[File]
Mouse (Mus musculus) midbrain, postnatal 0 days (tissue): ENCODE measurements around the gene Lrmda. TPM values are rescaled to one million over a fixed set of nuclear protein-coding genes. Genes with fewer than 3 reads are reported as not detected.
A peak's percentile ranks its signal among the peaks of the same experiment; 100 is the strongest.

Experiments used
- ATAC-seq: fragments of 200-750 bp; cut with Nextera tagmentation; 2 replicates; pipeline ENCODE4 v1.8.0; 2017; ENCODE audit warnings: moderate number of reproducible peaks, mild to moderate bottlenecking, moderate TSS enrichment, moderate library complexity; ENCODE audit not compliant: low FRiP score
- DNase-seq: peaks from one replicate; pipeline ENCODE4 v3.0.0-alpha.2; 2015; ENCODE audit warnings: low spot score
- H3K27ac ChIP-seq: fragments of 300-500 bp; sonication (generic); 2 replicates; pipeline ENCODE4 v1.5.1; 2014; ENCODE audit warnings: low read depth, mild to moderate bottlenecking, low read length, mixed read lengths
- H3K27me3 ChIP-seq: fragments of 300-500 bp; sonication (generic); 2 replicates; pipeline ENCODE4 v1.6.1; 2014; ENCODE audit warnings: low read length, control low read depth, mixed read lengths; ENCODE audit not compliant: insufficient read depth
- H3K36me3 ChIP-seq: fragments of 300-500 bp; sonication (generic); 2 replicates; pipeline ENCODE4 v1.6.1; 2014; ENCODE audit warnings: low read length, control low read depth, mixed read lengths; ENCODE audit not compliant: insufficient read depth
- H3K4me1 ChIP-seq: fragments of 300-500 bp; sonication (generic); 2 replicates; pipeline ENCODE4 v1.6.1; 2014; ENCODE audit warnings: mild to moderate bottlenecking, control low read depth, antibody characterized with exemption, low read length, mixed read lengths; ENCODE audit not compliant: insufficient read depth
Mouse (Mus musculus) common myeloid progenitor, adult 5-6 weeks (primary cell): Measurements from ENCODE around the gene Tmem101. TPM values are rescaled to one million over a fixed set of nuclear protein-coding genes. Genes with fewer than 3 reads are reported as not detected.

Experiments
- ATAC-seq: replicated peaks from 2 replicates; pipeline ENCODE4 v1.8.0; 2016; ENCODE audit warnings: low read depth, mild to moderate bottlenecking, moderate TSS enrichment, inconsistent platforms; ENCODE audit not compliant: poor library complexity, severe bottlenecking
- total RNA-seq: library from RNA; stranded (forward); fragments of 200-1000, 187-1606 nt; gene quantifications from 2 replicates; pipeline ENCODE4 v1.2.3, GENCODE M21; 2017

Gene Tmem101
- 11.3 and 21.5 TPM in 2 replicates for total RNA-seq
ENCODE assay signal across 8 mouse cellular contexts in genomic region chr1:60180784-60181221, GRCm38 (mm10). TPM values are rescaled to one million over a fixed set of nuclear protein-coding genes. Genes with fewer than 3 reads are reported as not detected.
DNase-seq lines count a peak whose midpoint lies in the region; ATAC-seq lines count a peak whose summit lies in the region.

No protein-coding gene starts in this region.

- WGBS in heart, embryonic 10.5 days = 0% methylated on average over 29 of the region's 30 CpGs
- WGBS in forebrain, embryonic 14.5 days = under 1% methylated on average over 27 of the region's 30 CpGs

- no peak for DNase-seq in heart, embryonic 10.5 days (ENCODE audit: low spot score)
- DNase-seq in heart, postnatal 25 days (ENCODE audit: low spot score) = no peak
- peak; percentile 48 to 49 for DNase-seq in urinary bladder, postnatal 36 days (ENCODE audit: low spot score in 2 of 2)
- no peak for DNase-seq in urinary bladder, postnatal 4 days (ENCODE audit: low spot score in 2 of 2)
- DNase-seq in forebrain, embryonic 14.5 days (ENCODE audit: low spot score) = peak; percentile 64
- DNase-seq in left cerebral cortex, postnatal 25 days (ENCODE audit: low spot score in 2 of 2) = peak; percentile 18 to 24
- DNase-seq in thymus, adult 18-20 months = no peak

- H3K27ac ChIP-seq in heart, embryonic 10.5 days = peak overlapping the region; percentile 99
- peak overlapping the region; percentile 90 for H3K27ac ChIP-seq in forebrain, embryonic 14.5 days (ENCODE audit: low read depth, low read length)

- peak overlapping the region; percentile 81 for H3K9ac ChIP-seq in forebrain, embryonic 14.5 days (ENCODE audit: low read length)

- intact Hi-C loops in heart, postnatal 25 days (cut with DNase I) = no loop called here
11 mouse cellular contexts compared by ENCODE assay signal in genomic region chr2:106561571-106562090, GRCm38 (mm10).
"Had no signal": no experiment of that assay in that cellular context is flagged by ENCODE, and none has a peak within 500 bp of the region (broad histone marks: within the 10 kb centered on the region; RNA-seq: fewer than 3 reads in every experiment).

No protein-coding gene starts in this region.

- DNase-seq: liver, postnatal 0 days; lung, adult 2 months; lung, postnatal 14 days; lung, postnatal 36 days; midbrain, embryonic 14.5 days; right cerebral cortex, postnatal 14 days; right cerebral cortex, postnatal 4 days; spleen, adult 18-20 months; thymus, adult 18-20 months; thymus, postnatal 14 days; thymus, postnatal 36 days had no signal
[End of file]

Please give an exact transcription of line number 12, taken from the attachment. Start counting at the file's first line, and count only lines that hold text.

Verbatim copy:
- ATAC-seq: replicated peaks from 2 replicates; pipeline ENCODE4 v1.8.0; 2016; ENCODE audit warnings: low read depth, mild to moderate bottlenecking, moderate TSS enrichment, inconsistent platforms; ENCODE audit not compliant: poor library complexity, severe bottlenecking